Interface Electronics (IFE)

The IFE comprises two boards:

The IFE01 includes the low data rate interfaces between Camera Head, the Data Compression Electronics, spacecraft and the Camera Control Processor.

The second board IFE02 includes the fast interface electronics used for the transfer of the scientific image data to the spacecraft mass memory.

Power Supply Subsystem (PSS)

The PSS supplies the DU itself and the Camera Head. The power converter of the SRC is also located within the DU.

Heater Control Electronics (HCE)

The heater control system controls the thermal condition of the camera, which is thermally decoupled from the spacecraft. The dissipated energy from the Camera Head is removed via cooling straps and an external radiator. Simultaneously the camera is heated to a temperature of around 20°C via a system of 6 independent analogue heater control loops comprising thermistors and heaters on the optical bench and inside the Front End Electronics. The heater control logic can be switched on independently from the camera electronics.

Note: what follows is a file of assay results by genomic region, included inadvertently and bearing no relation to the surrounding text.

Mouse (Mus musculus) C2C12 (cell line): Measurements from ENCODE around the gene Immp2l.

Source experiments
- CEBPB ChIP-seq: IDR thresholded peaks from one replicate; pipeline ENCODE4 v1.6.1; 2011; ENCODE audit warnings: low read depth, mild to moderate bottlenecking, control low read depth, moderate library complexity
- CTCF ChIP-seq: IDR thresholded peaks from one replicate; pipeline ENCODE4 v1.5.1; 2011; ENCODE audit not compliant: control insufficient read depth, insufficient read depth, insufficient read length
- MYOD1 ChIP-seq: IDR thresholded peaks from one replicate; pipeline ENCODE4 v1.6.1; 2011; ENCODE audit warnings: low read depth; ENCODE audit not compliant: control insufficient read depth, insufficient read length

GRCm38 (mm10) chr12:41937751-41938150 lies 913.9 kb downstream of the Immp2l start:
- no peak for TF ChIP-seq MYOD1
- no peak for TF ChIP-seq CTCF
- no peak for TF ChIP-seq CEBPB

The Mars Express will have an elliptical orbit. On that account there are two special points, one in a minimum distance to the Mars (Pericenter) and one at a maximum range (Apocenter). The camera is operated mainly around the Pericenter, having about 40 minutes of good exposure conditions there. The other part of the orbit is used to send the compressed data home to earth. Besides that, there is the break mode for health checking and software maintenance and the standby mode for setting up the imaging sequence and it's following actions.

Imaging principle HRSC / SRC

The imaging electronics of the HRSC are based on the principle of a linescan camera. This means, only a line is exposed to the light, and not an area (e.g. like for ordinary 35-mm film). One CCD-line of the HRSC consists of 5184 light-sensitive cells (pixels). The HRSC has 9 of these lines. This means each read-out process creates 9 independent lines. The CCD's are situated perpendicular to the flight direction and are read-out in at variable frequency, which is adjusted to the ground velocity of the spacecraft. During imaging operations this creates 9 independent image strips (push broom principle), one from each channel. Three of the channels are sensitive in the spectral range of red, green and blue. Another one obtaines data in near-infrared. Additionally there are three stereo-channels (Nadir, Stereo 1 and Stereo 2), which are used for the extraction of 3D-data, which result finally in a digital terrain model. The principle is to get a downward, backward and a foreward-view of an object. From this different views one can derive 3D information via photogrammetry. Furthermore there are two photometric-channels, delivering data for the physical analysis of the Martian surface.